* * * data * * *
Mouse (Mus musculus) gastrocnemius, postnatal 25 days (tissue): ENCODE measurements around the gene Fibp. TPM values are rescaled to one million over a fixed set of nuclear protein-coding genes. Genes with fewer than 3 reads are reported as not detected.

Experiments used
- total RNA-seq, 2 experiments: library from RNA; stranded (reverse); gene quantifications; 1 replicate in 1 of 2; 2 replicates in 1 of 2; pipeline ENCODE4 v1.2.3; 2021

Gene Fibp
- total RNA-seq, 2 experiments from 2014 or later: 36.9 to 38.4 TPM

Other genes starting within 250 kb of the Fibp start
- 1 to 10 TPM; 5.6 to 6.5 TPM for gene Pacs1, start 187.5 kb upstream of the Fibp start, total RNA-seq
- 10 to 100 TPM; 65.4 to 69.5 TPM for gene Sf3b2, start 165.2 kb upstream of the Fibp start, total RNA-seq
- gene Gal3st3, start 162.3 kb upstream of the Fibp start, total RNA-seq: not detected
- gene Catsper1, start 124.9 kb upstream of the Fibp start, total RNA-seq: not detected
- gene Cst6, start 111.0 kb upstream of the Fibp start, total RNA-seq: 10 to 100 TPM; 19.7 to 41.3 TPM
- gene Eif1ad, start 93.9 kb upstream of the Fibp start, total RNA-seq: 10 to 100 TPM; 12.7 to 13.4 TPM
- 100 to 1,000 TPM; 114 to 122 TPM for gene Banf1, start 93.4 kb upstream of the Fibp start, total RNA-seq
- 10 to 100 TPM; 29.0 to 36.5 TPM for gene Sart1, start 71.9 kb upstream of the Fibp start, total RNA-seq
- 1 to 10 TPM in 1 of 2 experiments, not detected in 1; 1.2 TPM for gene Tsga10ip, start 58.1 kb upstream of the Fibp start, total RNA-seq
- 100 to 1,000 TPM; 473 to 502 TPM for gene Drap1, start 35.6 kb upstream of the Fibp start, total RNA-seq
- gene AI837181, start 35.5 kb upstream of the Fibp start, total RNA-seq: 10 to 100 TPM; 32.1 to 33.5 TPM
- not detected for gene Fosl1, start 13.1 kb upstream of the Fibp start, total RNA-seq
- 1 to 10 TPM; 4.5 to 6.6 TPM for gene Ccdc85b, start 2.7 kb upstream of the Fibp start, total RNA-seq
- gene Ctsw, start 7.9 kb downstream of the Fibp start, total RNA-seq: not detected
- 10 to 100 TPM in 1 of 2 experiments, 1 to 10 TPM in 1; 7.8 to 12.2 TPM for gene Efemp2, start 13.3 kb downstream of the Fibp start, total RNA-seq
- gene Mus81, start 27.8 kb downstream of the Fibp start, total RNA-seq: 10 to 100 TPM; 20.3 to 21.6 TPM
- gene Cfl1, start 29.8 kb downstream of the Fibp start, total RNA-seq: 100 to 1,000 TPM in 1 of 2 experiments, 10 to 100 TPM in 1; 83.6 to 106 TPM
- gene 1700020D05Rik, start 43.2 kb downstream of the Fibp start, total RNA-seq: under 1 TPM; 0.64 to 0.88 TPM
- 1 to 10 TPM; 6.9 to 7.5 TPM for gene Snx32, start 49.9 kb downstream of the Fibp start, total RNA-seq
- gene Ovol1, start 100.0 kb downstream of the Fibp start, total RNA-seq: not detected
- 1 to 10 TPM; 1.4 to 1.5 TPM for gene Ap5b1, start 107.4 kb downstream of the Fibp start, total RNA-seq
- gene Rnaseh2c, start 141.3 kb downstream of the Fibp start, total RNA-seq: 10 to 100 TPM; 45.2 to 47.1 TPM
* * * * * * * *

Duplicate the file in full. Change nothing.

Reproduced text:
Mouse (Mus musculus) gastrocnemius, postnatal 25 days (tissue): ENCODE measurements around the gene Fibp. TPM values are rescaled to one million over a fixed set of nuclear protein-coding genes. Genes with fewer than 3 reads are reported as not detected.

Experiments used
- total RNA-seq, 2 experiments: library from RNA; stranded (reverse); gene quantifications; 1 replicate in 1 of 2; 2 replicates in 1 of 2; pipeline ENCODE4 v1.2.3; 2021

Gene Fibp
- total RNA-seq, 2 experiments from 2014 or later: 36.9 to 38.4 TPM

Other genes starting within 250 kb of the Fibp start
- 1 to 10 TPM; 5.6 to 6.5 TPM for gene Pacs1, start 187.5 kb upstream of the Fibp start, total RNA-seq
- 10 to 100 TPM; 65.4 to 69.5 TPM for gene Sf3b2, start 165.2 kb upstream of the Fibp start, total RNA-seq
- gene Gal3st3, start 162.3 kb upstream of the Fibp start, total RNA-seq: not detected
- gene Catsper1, start 124.9 kb upstream of the Fibp start, total RNA-seq: not detected
- gene Cst6, start 111.0 kb upstream of the Fibp start, total RNA-seq: 10 to 100 TPM; 19.7 to 41.3 TPM
- gene Eif1ad, start 93.9 kb upstream of the Fibp start, total RNA-seq: 10 to 100 TPM; 12.7 to 13.4 TPM
- 100 to 1,000 TPM; 114 to 122 TPM for gene Banf1, start 93.4 kb upstream of the Fibp start, total RNA-seq
- 10 to 100 TPM; 29.0 to 36.5 TPM for gene Sart1, start 71.9 kb upstream of the Fibp start, total RNA-seq
- 1 to 10 TPM in 1 of 2 experiments, not detected in 1; 1.2 TPM for gene Tsga10ip, start 58.1 kb upstream of the Fibp start, total RNA-seq
- 100 to 1,000 TPM; 473 to 502 TPM for gene Drap1, start 35.6 kb upstream of the Fibp start, total RNA-seq
- gene AI837181, start 35.5 kb upstream of the Fibp start, total RNA-seq: 10 to 100 TPM; 32.1 to 33.5 TPM
- not detected for gene Fosl1, start 13.1 kb upstream of the Fibp start, total RNA-seq
- 1 to 10 TPM; 4.5 to 6.6 TPM for gene Ccdc85b, start 2.7 kb upstream of the Fibp start, total RNA-seq
- gene Ctsw, start 7.9 kb downstream of the Fibp start, total RNA-seq: not detected
- 10 to 100 TPM in 1 of 2 experiments, 1 to 10 TPM in 1; 7.8 to 12.2 TPM for gene Efemp2, start 13.3 kb downstream of the Fibp start, total RNA-seq
- gene Mus81, start 27.8 kb downstream of the Fibp start, total RNA-seq: 10 to 100 TPM; 20.3 to 21.6 TPM
- gene Cfl1, start 29.8 kb downstream of the Fibp start, total RNA-seq: 100 to 1,000 TPM in 1 of 2 experiments, 10 to 100 TPM in 1; 83.6 to 106 TPM
- gene 1700020D05Rik, start 43.2 kb downstream of the Fibp start, total RNA-seq: under 1 TPM; 0.64 to 0.88 TPM
- 1 to 10 TPM; 6.9 to 7.5 TPM for gene Snx32, start 49.9 kb downstream of the Fibp start, total RNA-seq
- gene Ovol1, start 100.0 kb downstream of the Fibp start, total RNA-seq: not detected
- 1 to 10 TPM; 1.4 to 1.5 TPM for gene Ap5b1, start 107.4 kb downstream of the Fibp start, total RNA-seq
- gene Rnaseh2c, start 141.3 kb downstream of the Fibp start, total RNA-seq: 10 to 100 TPM; 45.2 to 47.1 TPM